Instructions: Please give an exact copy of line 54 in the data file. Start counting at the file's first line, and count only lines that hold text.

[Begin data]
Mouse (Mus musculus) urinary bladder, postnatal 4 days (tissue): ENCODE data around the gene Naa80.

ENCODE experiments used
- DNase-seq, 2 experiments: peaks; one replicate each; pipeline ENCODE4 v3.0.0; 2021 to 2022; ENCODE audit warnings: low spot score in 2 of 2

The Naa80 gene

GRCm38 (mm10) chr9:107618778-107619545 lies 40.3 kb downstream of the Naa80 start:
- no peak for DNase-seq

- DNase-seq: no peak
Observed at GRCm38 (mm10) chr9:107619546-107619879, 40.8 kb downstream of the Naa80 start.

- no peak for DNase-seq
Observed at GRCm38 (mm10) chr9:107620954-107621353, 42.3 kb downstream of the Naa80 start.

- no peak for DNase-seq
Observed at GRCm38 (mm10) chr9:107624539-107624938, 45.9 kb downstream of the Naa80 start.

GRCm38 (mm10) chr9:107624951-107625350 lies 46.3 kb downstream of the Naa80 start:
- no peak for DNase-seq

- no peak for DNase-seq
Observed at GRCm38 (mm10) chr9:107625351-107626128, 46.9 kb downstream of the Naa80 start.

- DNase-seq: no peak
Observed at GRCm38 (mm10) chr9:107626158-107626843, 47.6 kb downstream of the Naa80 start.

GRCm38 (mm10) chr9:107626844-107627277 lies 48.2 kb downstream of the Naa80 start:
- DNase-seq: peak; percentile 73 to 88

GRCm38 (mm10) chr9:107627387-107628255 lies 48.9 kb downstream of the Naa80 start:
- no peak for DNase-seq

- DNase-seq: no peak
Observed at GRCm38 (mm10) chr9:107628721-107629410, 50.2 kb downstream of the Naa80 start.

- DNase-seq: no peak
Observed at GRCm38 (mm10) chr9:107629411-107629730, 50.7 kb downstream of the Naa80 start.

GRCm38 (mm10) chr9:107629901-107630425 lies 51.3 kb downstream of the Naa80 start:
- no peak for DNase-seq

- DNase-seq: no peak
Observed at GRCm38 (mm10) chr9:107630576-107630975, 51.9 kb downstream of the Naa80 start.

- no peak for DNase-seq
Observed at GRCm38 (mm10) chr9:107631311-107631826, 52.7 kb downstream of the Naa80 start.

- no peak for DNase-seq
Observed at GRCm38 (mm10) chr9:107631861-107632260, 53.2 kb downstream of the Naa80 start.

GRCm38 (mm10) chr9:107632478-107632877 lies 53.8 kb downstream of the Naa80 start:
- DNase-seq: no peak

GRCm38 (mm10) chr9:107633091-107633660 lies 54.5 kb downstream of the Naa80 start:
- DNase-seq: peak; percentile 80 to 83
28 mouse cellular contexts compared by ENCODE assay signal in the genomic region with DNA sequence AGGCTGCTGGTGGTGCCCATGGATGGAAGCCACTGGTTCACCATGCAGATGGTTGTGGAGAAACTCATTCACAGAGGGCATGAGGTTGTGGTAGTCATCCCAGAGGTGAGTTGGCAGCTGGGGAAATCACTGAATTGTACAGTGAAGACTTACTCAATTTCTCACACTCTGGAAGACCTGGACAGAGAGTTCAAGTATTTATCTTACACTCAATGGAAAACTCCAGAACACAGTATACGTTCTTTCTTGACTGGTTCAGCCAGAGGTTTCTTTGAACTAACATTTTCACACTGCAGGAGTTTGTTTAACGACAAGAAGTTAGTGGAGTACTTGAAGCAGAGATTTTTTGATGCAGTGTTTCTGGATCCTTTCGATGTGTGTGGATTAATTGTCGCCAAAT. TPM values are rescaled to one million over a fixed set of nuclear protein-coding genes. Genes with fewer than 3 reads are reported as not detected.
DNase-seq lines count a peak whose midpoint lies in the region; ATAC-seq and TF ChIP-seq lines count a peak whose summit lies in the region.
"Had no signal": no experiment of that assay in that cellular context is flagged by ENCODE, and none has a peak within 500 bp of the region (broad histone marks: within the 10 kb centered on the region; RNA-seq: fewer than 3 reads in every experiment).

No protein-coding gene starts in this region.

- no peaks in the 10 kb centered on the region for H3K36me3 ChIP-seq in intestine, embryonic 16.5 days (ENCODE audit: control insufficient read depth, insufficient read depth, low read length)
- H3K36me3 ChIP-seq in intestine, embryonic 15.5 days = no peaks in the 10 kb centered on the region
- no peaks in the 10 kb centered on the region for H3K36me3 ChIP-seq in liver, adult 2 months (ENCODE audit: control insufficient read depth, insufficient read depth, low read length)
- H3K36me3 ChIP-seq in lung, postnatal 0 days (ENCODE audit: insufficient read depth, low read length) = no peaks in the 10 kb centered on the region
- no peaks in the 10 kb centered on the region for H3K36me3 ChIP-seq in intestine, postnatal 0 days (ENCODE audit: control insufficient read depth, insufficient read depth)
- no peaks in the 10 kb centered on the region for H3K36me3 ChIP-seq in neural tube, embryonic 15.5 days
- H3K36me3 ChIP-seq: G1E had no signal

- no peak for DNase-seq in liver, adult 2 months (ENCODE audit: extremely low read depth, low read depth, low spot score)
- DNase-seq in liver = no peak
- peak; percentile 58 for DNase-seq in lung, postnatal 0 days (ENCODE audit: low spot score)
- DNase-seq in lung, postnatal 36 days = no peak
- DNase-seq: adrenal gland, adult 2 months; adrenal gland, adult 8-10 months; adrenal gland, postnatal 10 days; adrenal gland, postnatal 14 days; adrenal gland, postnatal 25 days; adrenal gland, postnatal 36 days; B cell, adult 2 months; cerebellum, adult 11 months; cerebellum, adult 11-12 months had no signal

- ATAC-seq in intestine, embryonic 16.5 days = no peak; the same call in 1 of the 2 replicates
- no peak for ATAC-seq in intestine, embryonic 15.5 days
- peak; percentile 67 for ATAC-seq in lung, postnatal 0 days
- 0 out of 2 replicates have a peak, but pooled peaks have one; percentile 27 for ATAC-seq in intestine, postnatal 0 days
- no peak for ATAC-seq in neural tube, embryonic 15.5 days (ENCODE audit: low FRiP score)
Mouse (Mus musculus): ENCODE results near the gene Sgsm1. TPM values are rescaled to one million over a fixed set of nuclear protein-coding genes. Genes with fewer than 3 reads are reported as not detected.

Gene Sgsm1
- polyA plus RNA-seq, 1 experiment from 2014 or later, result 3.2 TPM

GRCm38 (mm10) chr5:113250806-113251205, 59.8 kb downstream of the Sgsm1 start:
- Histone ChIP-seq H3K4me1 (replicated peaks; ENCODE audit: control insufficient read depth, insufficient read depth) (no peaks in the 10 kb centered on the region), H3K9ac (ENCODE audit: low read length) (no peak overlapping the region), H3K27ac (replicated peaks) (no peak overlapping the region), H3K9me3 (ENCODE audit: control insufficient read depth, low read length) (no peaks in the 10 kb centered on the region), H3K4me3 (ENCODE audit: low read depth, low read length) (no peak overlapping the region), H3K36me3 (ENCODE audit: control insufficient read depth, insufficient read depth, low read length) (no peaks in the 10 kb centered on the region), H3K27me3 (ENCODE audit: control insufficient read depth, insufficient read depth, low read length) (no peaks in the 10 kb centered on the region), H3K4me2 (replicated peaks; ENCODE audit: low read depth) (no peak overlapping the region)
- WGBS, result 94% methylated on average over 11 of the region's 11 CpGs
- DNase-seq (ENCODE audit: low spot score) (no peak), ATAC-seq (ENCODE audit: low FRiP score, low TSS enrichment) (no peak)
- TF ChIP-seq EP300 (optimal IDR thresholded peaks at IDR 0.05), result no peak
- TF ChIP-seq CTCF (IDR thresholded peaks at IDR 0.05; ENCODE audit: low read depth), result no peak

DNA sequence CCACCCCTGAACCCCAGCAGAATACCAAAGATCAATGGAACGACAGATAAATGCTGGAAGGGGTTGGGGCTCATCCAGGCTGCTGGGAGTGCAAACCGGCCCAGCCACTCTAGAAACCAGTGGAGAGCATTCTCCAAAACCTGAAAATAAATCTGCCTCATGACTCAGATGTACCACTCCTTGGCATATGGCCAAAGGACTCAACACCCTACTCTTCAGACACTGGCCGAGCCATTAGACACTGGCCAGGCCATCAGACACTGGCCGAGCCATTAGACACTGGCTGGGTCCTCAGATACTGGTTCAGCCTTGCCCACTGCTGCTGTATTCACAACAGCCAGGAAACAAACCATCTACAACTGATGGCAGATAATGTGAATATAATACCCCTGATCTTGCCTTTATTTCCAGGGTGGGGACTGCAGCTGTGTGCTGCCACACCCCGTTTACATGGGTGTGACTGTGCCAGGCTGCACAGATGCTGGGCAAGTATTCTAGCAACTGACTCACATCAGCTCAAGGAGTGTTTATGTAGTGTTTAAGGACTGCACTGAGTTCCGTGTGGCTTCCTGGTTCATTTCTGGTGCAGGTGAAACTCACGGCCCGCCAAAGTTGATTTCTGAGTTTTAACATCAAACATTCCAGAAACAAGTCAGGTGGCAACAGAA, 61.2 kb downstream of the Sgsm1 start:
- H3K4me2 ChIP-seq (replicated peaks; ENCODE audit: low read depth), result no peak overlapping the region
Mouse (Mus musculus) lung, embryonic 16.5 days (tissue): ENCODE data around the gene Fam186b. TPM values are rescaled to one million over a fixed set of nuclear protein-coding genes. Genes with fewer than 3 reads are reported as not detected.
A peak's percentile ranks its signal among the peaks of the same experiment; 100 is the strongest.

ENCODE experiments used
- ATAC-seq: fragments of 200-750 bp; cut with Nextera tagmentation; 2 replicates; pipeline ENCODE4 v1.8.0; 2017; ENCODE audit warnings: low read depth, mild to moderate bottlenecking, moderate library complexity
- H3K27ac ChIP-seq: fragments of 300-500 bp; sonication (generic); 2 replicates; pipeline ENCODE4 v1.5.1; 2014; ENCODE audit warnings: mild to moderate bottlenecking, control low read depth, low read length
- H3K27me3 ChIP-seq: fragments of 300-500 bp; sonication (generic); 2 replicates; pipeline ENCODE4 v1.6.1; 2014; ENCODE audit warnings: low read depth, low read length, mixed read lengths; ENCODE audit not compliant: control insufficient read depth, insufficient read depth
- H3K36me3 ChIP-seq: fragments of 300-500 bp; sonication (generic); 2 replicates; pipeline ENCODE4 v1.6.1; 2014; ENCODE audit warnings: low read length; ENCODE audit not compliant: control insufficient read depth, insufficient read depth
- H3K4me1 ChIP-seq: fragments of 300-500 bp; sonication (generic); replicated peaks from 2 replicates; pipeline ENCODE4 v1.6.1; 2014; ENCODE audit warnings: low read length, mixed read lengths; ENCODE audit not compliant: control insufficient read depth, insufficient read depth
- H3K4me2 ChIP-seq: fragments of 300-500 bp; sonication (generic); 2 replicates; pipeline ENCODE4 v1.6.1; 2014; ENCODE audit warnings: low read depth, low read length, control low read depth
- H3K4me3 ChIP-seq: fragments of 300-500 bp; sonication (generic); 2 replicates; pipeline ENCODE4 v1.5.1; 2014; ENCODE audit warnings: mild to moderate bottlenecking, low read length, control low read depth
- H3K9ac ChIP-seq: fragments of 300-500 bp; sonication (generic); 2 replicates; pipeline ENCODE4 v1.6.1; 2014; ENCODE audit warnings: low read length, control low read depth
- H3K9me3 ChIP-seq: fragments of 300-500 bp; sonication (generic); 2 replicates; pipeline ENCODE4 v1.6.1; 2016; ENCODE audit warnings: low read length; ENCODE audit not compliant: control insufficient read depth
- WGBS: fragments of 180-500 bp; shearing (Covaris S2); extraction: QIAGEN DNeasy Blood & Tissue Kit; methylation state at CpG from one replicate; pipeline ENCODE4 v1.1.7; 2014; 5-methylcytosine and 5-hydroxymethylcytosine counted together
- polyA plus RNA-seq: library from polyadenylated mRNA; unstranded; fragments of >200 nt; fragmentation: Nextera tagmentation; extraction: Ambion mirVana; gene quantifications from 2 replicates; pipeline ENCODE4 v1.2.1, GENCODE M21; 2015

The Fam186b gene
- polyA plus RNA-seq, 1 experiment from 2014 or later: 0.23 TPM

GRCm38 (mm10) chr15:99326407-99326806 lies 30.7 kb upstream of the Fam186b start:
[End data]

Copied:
- DNase-seq: adrenal gland, adult 2 months; adrenal gland, adult 8-10 months; adrenal gland, postnatal 10 days; adrenal gland, postnatal 14 days; adrenal gland, postnatal 25 days; adrenal gland, postnatal 36 days; B cell, adult 2 months; cerebellum, adult 11 months; cerebellum, adult 11-12 months had no signal